With season four, the show definitely seems to have gotten its mojo back. The main conflict is firmly back to focusing on humans and hosts. It’s hard to describe much of what happens without getting into spoilers. I will say that the plot twists this season outdo the ones in the first season, and there are some serious existential issues explored. The show’s early exploration of mind uploading in particular gets fleshed out.

I’m writing this after seeing the seventh episode of the season. The eighth and final one comes out next seek. Things are pretty messed up by the end of that seventh episode, with the survival of both humanity and the hosts in doubt, but there are signs of possibly another major plot twist coming. In particular, the show is leaving us in substantial doubt as to how much of what we’re seeing is reality.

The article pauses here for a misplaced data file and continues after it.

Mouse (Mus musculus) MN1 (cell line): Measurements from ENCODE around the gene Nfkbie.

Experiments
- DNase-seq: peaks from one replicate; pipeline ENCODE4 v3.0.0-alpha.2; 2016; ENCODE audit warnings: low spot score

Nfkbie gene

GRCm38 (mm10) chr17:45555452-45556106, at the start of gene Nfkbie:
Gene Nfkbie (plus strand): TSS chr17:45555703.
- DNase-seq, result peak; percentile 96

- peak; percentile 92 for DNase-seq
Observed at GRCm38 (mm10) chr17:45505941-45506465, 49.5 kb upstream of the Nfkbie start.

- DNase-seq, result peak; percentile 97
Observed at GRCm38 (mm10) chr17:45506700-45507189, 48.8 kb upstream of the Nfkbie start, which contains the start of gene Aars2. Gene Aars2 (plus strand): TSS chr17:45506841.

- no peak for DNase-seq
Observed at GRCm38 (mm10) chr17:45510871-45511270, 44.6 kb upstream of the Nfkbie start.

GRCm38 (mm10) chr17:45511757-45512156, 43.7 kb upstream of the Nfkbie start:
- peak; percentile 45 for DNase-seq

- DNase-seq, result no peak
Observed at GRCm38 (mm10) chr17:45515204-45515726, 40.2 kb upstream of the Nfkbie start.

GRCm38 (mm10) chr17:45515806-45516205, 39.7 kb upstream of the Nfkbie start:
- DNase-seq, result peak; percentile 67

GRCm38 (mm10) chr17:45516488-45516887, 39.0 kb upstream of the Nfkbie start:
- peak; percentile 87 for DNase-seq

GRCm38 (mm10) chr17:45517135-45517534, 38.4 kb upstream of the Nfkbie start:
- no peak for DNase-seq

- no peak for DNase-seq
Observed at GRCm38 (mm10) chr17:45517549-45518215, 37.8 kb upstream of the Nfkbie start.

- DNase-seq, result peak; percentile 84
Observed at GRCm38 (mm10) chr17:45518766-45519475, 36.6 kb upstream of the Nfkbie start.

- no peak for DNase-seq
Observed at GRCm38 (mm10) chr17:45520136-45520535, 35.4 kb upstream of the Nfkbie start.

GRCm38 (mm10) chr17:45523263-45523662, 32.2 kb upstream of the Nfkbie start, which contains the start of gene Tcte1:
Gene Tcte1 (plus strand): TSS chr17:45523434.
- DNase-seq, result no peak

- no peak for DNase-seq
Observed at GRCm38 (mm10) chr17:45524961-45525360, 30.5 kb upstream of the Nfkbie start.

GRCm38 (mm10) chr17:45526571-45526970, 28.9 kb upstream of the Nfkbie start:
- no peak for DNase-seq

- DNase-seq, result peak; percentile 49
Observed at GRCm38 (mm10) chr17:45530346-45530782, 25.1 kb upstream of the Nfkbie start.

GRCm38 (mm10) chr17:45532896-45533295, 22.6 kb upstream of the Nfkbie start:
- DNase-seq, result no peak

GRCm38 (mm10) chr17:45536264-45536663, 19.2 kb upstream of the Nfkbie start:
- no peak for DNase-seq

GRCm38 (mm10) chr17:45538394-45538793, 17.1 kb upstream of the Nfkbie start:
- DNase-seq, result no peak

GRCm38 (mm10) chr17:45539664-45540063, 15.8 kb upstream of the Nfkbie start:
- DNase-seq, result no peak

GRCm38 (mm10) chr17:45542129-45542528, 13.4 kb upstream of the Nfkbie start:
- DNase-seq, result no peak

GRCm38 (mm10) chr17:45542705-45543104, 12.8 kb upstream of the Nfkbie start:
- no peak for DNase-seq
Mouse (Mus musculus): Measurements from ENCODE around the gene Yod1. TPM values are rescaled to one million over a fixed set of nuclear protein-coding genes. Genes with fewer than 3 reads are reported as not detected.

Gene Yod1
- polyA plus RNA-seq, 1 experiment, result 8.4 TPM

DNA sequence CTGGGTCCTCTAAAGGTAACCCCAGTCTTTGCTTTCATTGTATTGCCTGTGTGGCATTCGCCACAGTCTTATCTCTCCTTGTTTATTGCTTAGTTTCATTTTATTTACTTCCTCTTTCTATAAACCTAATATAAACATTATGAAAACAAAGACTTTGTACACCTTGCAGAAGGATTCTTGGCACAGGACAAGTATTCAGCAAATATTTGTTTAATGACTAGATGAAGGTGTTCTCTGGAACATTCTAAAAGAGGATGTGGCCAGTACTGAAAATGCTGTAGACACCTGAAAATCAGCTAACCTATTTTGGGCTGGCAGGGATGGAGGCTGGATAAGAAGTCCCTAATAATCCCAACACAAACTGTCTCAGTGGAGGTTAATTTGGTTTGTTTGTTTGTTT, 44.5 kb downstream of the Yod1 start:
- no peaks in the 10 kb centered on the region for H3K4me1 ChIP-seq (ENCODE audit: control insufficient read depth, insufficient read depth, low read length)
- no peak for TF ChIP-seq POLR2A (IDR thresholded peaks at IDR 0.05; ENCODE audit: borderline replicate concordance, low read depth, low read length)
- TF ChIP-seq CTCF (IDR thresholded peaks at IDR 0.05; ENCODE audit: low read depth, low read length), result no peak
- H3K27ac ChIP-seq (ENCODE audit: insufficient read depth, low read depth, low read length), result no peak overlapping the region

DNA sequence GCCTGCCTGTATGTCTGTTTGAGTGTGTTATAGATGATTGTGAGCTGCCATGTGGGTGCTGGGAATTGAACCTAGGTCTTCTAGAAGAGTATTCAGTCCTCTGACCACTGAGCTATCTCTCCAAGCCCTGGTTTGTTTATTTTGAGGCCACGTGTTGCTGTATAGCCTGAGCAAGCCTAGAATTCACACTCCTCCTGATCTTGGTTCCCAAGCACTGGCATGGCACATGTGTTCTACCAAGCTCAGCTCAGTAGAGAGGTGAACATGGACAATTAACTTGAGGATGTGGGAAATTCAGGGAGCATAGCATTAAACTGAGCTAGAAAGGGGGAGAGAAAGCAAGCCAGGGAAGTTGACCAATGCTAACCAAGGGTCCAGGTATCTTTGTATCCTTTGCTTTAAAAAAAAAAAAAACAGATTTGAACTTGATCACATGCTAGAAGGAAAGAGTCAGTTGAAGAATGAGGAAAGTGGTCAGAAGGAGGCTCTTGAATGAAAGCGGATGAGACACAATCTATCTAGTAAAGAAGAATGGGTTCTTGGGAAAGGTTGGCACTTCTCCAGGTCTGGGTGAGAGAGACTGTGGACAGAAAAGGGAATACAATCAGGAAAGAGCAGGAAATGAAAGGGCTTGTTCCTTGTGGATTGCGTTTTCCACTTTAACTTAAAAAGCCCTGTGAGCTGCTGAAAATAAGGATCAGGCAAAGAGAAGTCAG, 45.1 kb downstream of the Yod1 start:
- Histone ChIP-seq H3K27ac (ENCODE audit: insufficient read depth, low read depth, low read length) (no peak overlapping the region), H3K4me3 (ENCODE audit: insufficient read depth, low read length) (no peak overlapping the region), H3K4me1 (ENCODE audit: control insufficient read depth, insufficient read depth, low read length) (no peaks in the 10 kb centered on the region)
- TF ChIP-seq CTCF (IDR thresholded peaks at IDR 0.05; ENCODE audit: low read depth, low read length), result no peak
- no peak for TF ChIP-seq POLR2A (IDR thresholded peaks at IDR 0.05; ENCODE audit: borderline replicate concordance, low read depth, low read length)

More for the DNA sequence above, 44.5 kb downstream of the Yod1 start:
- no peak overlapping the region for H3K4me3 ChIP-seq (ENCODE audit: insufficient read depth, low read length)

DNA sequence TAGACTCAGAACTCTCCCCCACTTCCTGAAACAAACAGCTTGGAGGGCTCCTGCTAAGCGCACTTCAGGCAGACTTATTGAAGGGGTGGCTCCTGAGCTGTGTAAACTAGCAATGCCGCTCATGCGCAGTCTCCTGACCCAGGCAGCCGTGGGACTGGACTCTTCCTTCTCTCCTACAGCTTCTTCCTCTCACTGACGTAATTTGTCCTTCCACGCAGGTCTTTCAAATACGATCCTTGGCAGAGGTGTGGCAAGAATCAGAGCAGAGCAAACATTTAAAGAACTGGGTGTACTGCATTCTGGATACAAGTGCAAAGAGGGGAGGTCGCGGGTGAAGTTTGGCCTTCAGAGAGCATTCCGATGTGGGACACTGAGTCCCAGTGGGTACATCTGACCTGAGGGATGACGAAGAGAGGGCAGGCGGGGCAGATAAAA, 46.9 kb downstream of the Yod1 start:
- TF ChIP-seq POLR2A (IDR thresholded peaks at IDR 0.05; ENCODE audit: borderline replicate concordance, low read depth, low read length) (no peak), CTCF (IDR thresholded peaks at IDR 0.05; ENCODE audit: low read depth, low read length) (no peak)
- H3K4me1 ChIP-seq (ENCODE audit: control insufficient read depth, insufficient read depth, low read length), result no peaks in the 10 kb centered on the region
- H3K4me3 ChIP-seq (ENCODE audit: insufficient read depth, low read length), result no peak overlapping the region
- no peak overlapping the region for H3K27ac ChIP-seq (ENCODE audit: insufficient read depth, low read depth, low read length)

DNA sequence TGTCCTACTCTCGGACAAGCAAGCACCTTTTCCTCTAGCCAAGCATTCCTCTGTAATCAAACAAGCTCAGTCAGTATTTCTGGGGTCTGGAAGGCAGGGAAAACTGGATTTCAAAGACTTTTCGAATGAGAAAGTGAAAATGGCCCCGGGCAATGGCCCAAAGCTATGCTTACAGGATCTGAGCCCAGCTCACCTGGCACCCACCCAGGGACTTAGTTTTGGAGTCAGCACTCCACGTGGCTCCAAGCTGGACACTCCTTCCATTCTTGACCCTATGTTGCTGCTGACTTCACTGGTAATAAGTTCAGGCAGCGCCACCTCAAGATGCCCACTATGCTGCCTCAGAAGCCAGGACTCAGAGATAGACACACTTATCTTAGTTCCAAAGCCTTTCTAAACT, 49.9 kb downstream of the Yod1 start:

As noted above, this show does find a good scenario where AI might be dangerous. In that sense it’s an improvement over what I recall from the original 1973 movie, which mostly just channeled Michael Chrichton’s typical theme of the hubris of scientific advance leading to disaster, in this case daring to create artificial minds.

But it’s interesting to ponder what might happen if Westworld and the overall technology were to work exactly as designed. It seems like there’s a more gradual and insidious danger. Imagine a world where you’re surrounded by artificial humans, beautiful hosts who always give you what you want, who always laugh at your jokes, always think you’re the sexiest person in the room, etc.